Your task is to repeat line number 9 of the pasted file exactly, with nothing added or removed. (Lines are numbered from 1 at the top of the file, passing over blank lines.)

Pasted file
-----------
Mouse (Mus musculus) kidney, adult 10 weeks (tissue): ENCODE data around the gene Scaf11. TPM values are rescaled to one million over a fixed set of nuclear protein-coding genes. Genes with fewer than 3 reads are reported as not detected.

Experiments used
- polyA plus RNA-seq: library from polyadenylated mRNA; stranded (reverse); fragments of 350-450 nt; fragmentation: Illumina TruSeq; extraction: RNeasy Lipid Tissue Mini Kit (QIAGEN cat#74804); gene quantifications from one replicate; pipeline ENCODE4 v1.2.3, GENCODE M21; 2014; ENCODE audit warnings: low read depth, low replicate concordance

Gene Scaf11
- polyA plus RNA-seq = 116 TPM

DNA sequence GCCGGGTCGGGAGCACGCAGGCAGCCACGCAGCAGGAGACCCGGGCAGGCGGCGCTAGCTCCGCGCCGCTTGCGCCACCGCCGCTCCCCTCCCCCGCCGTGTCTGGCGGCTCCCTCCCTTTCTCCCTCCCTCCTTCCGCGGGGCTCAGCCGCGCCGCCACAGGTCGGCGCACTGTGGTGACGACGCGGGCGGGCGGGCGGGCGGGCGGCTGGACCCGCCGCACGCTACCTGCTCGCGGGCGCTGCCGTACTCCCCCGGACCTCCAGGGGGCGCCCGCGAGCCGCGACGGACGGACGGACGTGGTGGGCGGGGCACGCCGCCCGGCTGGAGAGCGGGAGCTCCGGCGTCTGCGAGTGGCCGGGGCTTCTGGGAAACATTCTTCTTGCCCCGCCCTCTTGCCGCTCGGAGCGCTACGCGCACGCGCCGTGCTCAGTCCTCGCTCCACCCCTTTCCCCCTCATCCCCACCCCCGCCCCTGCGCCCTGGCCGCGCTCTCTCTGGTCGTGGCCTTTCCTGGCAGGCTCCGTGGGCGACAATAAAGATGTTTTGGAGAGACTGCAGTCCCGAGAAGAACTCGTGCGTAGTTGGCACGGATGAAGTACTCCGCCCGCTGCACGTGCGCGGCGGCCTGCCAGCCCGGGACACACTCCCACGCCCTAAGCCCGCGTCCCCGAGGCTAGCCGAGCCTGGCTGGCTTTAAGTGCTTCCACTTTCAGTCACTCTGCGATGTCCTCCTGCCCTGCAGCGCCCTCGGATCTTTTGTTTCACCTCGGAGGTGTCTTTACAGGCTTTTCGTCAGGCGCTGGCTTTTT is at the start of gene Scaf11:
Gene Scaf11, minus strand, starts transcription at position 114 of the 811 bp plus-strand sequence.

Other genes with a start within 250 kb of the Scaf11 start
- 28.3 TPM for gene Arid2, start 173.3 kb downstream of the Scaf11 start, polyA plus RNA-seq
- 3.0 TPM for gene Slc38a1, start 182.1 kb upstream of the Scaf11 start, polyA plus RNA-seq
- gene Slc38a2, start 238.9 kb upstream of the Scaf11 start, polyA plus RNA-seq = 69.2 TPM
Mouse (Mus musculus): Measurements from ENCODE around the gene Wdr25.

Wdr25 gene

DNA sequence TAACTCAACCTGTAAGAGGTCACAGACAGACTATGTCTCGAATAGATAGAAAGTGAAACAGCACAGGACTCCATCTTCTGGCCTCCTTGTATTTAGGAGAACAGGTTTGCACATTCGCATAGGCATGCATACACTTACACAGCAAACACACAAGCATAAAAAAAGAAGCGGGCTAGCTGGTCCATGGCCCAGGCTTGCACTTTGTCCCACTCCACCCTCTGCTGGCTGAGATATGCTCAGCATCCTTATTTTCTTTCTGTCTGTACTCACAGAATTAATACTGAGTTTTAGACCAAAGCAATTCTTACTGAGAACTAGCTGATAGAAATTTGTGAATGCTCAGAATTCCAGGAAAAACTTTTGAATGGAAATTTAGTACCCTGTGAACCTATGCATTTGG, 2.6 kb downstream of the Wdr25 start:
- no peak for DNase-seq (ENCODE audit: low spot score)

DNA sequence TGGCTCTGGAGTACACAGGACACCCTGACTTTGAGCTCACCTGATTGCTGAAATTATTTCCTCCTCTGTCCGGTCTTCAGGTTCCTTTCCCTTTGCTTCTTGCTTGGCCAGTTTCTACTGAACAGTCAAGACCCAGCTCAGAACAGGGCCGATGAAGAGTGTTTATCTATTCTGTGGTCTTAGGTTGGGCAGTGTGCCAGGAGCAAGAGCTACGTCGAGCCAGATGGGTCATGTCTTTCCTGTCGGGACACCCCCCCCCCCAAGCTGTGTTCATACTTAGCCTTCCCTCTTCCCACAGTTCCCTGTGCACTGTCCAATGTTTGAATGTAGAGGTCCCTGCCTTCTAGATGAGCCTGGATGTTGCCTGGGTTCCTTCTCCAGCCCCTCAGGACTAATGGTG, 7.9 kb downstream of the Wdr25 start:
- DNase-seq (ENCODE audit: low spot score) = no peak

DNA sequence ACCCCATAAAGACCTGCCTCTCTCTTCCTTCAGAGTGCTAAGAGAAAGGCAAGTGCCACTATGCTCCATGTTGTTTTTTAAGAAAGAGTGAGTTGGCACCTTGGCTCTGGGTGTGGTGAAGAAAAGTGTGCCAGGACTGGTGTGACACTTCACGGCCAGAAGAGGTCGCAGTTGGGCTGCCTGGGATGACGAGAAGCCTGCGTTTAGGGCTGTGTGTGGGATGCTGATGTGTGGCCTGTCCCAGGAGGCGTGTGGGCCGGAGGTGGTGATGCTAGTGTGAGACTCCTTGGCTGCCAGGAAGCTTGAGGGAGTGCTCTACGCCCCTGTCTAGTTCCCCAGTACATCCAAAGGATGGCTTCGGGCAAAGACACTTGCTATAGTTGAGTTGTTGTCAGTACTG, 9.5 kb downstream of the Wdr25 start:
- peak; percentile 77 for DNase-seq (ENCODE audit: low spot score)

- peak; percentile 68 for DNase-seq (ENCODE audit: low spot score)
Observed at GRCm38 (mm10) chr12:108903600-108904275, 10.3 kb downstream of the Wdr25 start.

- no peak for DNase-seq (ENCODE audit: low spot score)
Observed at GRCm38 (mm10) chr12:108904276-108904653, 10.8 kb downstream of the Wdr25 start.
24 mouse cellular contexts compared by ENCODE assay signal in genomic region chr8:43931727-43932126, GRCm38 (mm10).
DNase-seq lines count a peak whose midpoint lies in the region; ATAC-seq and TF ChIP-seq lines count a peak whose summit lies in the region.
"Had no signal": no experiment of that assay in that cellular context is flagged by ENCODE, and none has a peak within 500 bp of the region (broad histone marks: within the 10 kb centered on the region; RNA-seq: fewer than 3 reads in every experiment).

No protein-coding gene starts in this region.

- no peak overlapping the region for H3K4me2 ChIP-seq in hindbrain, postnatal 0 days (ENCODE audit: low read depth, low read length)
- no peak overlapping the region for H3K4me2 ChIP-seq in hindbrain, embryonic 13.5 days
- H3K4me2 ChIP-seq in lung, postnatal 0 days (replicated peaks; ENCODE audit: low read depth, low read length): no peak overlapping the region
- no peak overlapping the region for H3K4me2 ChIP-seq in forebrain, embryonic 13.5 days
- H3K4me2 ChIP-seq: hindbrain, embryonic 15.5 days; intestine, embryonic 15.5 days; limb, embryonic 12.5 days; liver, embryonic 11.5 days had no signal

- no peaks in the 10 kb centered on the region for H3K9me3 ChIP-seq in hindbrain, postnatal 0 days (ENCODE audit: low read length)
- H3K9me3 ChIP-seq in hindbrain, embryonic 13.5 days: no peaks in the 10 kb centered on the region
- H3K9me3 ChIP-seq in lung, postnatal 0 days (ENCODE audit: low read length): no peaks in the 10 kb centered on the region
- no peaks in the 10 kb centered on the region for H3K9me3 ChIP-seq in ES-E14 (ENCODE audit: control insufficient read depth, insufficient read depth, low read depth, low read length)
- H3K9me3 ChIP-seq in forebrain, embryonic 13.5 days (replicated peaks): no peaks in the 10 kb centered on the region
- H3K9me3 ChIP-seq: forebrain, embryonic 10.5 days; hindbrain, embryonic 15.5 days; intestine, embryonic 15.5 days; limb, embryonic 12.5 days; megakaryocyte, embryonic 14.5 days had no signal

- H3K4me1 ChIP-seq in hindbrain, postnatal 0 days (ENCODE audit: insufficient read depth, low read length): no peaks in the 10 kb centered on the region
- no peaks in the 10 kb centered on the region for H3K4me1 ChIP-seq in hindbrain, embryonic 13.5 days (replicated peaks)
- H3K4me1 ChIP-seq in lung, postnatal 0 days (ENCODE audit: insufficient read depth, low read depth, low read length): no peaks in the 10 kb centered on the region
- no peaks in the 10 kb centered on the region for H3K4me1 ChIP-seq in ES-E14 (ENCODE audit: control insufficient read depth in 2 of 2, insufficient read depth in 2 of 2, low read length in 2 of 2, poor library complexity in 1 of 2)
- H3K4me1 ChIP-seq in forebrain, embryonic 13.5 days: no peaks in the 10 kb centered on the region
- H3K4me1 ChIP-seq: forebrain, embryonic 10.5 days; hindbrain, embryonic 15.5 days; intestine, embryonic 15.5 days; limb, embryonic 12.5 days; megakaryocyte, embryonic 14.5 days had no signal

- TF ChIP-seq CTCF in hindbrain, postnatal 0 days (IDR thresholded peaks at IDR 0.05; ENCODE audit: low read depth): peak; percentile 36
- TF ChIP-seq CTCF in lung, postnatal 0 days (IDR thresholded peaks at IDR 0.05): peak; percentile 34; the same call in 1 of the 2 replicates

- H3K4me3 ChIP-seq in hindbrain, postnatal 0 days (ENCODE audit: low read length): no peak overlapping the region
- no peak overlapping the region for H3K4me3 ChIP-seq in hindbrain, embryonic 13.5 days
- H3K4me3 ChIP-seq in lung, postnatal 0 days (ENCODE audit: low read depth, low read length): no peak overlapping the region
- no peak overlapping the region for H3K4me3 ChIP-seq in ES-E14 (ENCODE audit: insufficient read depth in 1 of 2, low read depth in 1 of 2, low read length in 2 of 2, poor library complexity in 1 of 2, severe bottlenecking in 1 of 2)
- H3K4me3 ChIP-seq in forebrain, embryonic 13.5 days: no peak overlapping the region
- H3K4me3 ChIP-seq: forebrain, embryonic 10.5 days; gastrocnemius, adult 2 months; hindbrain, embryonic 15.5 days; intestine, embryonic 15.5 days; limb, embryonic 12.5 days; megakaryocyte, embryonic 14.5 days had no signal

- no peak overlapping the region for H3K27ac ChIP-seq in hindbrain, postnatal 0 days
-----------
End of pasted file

- 28.3 TPM for gene Arid2, start 173.3 kb downstream of the Scaf11 start, polyA plus RNA-seq